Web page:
Malaysia is the seventh largest market in Asia Pacific in terms
of equity lending revenues, according to IHS Markit data. It is
certainly one to watch, with revenues jumping 40% over the
year. Although the total remains low by regional standards at
$32m it is over 10 times that generated five years
Last year was also a strong year in terms of average balances,
growing 30% to $933m, from inventories that increased by a
similar percentage to $9bn. This was achieved with fees staying
flat at 3.2%. The most revenue generated for lenders came from
Maxis and Digi.com.
"There has definitely been an increase in business in
Malaysia," says Rakesh Patel, head of equities, Asia-Pacific,
HSBC. "It is the one ASEAN market that really pops, in terms of
an increase in activity. It is certainly an interesting market
It is uncertain whether the rapid progress can be sustained, at
least in the short term, as interest peaked during the year.
"The outstanding notional values came up quite quickly last
year – but in the meantime it seems that the demand
has reduced a little," says prime broker based in the region.
"There is a functioning market in place now."
Bursa Malaysia offers two securities borrowing and lending
models: central lending agency (SBLCLA) and negotiated
transaction (SBLNT). In the SBLCLA model Bursa Malaysia acts as
the central lending agency for all SBL transactions between
authorised lenders and borrowers. The SBLNT provides an
on-shore route to agree transactions an over-the-counter basis
and report to its representatives.
India is at the early stages of securities lending relative to
other Asia markets, but it is evolving and starting to mature
and become more open to international market
"India looks very interesting, having gone through a
de-monetarisation phase," says HSBC’s Patel.
"Hedge funds and clients I speak to think India looks like a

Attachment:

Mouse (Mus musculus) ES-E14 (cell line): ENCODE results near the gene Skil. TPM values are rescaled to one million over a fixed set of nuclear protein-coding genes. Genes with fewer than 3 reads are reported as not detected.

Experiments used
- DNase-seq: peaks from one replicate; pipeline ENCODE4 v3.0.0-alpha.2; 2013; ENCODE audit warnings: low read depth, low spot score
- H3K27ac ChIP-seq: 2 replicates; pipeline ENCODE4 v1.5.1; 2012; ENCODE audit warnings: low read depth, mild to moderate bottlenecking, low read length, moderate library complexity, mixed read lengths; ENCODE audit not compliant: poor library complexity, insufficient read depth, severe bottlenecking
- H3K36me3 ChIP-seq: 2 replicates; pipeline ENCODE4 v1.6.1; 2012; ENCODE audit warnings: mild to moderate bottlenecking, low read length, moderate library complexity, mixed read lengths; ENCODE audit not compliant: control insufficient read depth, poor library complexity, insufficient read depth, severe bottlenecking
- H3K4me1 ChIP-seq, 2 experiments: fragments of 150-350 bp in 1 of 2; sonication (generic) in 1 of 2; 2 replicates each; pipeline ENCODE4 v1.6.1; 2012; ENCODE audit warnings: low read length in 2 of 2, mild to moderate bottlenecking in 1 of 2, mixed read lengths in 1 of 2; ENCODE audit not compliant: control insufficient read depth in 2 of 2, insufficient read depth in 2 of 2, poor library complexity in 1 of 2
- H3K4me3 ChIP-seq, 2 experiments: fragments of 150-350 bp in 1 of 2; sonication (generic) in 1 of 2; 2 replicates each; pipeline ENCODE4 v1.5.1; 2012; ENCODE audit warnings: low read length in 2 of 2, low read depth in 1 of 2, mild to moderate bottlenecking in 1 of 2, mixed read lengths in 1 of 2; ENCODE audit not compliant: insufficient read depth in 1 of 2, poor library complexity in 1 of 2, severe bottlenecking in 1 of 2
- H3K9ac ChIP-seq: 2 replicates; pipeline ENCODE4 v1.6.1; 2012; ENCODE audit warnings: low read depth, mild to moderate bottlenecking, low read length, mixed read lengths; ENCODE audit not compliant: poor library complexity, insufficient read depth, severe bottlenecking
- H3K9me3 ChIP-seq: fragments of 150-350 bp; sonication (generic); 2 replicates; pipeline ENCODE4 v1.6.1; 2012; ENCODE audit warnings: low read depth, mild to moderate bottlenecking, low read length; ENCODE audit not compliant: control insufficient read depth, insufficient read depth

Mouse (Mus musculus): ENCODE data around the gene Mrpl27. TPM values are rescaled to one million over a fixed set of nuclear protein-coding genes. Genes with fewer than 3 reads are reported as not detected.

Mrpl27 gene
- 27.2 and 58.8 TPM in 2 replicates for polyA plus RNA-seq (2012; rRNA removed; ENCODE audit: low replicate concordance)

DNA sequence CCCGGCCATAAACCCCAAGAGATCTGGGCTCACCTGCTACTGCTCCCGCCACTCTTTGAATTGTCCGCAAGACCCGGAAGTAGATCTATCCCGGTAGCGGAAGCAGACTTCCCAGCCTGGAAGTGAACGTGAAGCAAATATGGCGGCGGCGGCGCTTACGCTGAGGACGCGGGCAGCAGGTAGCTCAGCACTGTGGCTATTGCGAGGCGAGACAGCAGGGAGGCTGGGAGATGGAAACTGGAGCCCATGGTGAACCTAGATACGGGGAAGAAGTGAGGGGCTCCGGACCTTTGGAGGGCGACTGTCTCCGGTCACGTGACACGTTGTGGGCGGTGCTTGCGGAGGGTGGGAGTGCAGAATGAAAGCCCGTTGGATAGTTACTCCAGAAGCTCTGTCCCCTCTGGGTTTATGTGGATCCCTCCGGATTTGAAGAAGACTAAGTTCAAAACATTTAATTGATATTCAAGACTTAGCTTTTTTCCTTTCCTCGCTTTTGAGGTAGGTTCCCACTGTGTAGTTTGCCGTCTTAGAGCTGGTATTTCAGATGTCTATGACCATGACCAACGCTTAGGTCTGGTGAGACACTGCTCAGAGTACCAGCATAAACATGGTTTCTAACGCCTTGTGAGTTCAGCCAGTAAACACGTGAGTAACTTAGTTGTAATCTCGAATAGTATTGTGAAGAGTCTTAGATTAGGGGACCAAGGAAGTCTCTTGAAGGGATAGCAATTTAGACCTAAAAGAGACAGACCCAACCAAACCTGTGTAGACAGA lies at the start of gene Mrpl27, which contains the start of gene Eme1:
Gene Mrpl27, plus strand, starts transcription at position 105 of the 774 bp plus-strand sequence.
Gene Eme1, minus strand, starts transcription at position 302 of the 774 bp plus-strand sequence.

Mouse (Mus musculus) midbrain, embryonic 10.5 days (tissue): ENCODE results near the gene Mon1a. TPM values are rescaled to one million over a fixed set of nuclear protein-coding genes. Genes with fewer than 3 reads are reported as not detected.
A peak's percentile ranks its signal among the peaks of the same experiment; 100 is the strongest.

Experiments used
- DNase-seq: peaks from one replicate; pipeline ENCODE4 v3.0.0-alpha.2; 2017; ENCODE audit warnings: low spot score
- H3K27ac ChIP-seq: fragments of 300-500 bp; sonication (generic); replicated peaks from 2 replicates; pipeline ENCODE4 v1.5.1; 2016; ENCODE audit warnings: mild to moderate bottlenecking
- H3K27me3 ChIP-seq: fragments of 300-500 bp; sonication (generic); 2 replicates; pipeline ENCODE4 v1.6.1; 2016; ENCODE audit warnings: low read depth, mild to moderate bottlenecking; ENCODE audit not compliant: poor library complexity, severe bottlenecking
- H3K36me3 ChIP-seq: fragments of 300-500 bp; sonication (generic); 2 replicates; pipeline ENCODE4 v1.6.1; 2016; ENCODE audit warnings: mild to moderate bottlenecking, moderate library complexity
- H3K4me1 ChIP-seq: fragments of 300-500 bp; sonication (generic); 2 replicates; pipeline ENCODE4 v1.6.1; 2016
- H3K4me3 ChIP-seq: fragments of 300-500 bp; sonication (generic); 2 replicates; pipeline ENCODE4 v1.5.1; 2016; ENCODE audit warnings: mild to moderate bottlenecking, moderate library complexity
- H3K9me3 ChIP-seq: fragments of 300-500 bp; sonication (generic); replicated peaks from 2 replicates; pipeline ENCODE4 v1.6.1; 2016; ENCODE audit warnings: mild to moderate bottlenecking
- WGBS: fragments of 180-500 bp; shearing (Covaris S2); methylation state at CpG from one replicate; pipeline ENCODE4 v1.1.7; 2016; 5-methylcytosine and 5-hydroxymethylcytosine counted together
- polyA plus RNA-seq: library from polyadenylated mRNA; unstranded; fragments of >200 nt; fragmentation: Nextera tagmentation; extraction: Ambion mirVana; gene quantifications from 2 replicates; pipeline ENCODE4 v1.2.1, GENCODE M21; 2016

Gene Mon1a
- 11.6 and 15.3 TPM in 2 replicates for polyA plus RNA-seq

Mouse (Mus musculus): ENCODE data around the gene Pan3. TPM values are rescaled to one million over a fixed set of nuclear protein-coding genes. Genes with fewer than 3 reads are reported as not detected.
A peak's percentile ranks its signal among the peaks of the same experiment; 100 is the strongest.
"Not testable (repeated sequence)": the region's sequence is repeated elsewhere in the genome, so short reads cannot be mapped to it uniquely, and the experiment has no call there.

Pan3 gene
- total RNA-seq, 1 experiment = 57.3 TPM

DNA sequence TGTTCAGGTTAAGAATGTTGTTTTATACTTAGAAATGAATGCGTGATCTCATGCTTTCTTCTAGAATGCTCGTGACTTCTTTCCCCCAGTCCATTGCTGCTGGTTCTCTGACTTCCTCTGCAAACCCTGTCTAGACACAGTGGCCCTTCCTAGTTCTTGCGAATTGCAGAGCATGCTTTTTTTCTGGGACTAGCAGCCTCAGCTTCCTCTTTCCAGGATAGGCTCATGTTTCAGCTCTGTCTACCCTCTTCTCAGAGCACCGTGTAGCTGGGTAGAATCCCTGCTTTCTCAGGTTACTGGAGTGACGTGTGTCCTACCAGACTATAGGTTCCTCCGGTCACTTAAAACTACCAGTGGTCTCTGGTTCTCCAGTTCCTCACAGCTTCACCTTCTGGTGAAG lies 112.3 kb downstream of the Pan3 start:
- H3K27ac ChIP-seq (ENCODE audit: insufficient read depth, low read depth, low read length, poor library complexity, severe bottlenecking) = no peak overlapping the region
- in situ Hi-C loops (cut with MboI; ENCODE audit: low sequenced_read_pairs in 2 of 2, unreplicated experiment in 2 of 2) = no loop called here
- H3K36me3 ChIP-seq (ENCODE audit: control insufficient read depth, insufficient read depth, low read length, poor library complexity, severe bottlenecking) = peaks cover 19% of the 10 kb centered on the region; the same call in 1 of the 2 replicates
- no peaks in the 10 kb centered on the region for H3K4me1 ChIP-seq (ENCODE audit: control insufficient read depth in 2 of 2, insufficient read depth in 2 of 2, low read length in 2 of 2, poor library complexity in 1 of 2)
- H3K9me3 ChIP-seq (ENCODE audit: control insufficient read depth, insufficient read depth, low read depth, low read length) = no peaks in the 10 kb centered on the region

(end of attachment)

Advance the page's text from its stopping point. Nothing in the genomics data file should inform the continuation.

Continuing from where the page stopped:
worthwhile opportunity to explore. India is at the early stages
of securities lending relative to other Asia markets. But as an
equity market it is maturing, it’s evolving, which
will hopefully follow through into the lending."
India is a very large market but one where the authorities have
not wholeheartedly accepted the merits of SBL. A separate
source who requested to remain anonymous says: "The Indian
authorities have been relatively averse to having instruments
for shorting capability onshore so it has been challenging from
a securities lending perspective. As the market evolves they
will understand that lending adds to liquidity, so it ends up
being a good thing for everyone. India is at the early stages
of that now."
Indonesia remains one of the region’s most
exciting opportunities. Its untapped liquidity profile and
economic growth expectations make it an attractive frontier
market for investors, according to Dane Fannin Head of Capital
Markets, Asia-Pacific, Northern Trust.
While it does not have a securities borrowing and
infrastructure in place, this makes for a viable offshore
model. In addition, "we are aware that regulators have been
consulting with their counterparts in other markets to progress
Indonesia’s market further, says